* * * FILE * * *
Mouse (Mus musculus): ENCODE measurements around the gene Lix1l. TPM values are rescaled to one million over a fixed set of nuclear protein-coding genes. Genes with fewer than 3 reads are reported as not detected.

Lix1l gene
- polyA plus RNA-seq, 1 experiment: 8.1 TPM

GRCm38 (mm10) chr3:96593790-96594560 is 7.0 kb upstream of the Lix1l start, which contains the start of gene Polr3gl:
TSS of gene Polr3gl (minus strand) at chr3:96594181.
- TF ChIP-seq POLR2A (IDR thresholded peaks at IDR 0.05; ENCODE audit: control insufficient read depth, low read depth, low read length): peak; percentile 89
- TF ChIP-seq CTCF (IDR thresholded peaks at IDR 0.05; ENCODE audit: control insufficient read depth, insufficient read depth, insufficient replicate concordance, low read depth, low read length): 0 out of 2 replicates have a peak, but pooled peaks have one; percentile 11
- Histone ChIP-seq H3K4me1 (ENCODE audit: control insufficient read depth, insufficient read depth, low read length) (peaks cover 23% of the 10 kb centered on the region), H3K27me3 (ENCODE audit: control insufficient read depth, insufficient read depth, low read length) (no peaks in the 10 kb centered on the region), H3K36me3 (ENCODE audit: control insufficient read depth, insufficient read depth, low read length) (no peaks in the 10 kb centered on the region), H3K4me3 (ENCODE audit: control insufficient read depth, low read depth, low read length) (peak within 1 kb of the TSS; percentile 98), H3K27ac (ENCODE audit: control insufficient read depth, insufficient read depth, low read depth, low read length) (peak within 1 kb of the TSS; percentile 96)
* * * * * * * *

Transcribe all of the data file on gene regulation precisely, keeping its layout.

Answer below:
Mouse (Mus musculus): ENCODE measurements around the gene Lix1l. TPM values are rescaled to one million over a fixed set of nuclear protein-coding genes. Genes with fewer than 3 reads are reported as not detected.

Lix1l gene
- polyA plus RNA-seq, 1 experiment: 8.1 TPM

GRCm38 (mm10) chr3:96593790-96594560 is 7.0 kb upstream of the Lix1l start, which contains the start of gene Polr3gl:
TSS of gene Polr3gl (minus strand) at chr3:96594181.
- TF ChIP-seq POLR2A (IDR thresholded peaks at IDR 0.05; ENCODE audit: control insufficient read depth, low read depth, low read length): peak; percentile 89
- TF ChIP-seq CTCF (IDR thresholded peaks at IDR 0.05; ENCODE audit: control insufficient read depth, insufficient read depth, insufficient replicate concordance, low read depth, low read length): 0 out of 2 replicates have a peak, but pooled peaks have one; percentile 11
- Histone ChIP-seq H3K4me1 (ENCODE audit: control insufficient read depth, insufficient read depth, low read length) (peaks cover 23% of the 10 kb centered on the region), H3K27me3 (ENCODE audit: control insufficient read depth, insufficient read depth, low read length) (no peaks in the 10 kb centered on the region), H3K36me3 (ENCODE audit: control insufficient read depth, insufficient read depth, low read length) (no peaks in the 10 kb centered on the region), H3K4me3 (ENCODE audit: control insufficient read depth, low read depth, low read length) (peak within 1 kb of the TSS; percentile 98), H3K27ac (ENCODE audit: control insufficient read depth, insufficient read depth, low read depth, low read length) (peak within 1 kb of the TSS; percentile 96)